Keeping Our Fight Strong

Reducing Smoking and Tobacco Use

Oregon has a strong commitment to preventing tobacco use. The state’s Tobacco Prevention and Education Program (TPEP) works in every county and with Oregon’s federally recognized tribes. Together, with people in their communities, they support changes that limit the tobacco industry’s influence, protect people from secondhand smoke, keep youth from starting and help people quit.

“Since TPEP began in 1997, cigarette sales in Oregon have declined by nearly two-thirds.””Since 1996, the percentage of Oregon adults who smoke cigarettes has declined by 31.”1

Oregon’s Legacy of Leadership

Tobacco prevention and education in the United States started in the 1960s with Oregon’s own U.S. Senator, Maurine B. Neuberger. She helped lead one of the first campaigns against smoking, worked toward requiring health warning labels on cigarette packages, and called for a national prevention program. This was even before the U.S. Surgeon General publicly linked smoking with cancer.2 Sen. Neuberger took on the tobacco industry in her 1963 book, “Smoke Screen: Tobacco and the Public Welfare.” Oregon has continued this legacy ever since.

There’s more to do: join us!

Despite these accomplishments, the Smokefree Oregon movement has more work to do. One out of six Oregonians still smoke.3 Three in five people who smoke want to quit3 but struggle to break the addiction. Tobacco is linked to over 21 percent of all Oregon deaths4 and costs our state $2.9 billion every year in direct medical costs and lost productivity.5 Although we’ve made gains in reducing smoking, the tobacco industry is finding ways to keep people addicted to nicotine and entice young people to start: e-cigarettes and vape.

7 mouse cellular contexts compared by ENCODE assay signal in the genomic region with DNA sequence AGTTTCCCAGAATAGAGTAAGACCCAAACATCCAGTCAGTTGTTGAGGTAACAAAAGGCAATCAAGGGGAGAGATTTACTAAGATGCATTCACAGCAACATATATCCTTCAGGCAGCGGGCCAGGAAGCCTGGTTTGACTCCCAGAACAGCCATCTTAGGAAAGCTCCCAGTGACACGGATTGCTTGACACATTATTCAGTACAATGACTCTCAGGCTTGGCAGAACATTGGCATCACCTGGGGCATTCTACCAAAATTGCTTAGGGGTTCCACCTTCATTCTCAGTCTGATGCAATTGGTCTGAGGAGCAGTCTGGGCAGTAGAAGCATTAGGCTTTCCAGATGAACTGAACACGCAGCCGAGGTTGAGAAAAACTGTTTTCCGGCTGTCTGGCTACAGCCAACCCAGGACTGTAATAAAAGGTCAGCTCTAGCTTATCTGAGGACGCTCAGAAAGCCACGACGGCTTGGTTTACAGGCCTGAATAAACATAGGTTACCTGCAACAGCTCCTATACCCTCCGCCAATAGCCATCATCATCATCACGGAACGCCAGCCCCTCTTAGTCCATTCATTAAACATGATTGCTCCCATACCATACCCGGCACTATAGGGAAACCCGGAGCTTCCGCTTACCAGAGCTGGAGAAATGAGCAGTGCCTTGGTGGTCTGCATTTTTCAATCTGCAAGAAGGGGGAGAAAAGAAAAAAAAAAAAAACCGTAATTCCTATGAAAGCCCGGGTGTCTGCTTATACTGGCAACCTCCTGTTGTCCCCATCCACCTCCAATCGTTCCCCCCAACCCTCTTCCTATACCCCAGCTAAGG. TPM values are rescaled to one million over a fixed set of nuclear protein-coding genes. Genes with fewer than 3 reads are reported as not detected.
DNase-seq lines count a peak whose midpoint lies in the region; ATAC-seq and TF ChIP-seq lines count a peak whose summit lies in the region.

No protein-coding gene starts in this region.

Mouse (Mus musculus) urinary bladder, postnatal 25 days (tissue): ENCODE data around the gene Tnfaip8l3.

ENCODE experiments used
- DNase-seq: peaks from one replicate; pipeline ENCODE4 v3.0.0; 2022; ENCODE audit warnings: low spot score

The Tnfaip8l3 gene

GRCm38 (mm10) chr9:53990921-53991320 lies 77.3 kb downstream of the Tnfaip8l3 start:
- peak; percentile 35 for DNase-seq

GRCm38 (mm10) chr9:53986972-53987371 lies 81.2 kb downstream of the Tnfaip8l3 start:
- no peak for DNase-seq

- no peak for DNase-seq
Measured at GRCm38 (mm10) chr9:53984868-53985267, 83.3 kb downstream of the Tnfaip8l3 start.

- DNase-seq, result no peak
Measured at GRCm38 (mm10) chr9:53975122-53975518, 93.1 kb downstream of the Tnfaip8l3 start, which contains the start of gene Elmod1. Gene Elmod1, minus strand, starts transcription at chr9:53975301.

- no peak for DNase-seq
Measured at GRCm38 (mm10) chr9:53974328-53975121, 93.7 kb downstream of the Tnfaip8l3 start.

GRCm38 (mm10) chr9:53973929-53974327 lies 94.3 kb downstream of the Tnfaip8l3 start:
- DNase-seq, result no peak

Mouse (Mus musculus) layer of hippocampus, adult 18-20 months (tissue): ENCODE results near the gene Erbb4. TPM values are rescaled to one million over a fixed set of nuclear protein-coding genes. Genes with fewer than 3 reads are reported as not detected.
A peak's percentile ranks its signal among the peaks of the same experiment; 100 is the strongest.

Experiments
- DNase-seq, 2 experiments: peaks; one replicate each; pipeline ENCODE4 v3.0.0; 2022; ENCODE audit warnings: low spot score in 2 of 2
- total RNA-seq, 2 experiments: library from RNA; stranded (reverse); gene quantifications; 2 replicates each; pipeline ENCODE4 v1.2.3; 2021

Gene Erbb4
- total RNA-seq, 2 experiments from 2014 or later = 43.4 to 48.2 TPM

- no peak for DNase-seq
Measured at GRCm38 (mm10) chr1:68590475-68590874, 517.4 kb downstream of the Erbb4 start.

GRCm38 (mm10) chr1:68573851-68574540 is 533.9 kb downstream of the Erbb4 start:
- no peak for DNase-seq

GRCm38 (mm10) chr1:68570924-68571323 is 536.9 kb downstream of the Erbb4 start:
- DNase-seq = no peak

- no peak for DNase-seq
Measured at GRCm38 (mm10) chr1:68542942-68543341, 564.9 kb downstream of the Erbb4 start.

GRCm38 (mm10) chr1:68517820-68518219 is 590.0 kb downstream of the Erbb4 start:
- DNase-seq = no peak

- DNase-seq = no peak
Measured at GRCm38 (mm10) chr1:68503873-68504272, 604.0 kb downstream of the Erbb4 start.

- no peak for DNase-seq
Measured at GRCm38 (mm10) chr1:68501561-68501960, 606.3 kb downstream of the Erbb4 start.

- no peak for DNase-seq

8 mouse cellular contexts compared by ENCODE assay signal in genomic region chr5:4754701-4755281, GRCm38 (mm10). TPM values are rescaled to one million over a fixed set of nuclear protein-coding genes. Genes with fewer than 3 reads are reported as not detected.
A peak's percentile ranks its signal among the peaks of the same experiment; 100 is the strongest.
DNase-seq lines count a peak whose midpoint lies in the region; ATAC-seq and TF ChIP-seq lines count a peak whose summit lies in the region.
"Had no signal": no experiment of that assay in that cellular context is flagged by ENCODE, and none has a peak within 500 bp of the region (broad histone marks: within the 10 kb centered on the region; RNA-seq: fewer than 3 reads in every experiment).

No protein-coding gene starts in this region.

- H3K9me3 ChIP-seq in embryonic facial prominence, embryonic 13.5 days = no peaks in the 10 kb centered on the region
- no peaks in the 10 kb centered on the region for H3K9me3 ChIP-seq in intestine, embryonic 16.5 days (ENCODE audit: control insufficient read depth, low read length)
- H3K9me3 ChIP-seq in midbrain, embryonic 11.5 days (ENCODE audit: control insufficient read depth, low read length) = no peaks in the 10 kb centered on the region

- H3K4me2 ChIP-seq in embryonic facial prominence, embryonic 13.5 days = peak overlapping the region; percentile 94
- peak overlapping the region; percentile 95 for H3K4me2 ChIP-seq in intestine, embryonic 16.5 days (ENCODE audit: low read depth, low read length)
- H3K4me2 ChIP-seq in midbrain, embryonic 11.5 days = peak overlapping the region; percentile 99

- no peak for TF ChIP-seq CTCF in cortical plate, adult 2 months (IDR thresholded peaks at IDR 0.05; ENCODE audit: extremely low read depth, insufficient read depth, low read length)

You can hold the tobacco industry accountable for the harm it causes. Let’s work together to protect kids, our families and our communities. Together, we’re stronger than Big Tobacco.

  1. Oregon Health Authority Public Health Division, Health Promotion and Chronic Disease Prevention Section. (2018). Oregon tobacco facts. Retrieved from

  2. U.S. House of Representatives. History, Art & Archives. Neuberger, Maurine Brown. Retrieved from,-Maurine-Brown-(N000052)/

  3. Oregon Health Authority Public Health Division. Oregon chronic disease data. Retrieved from

  4. Oregon Health Authority. (2017). Oregon Vital Statistics Annual Report 2017. Table 6-20. Retrieved from

  5. Campaign for Tobacco-Free Kids. The Toll of Tobacco in Oregon. Retrieved from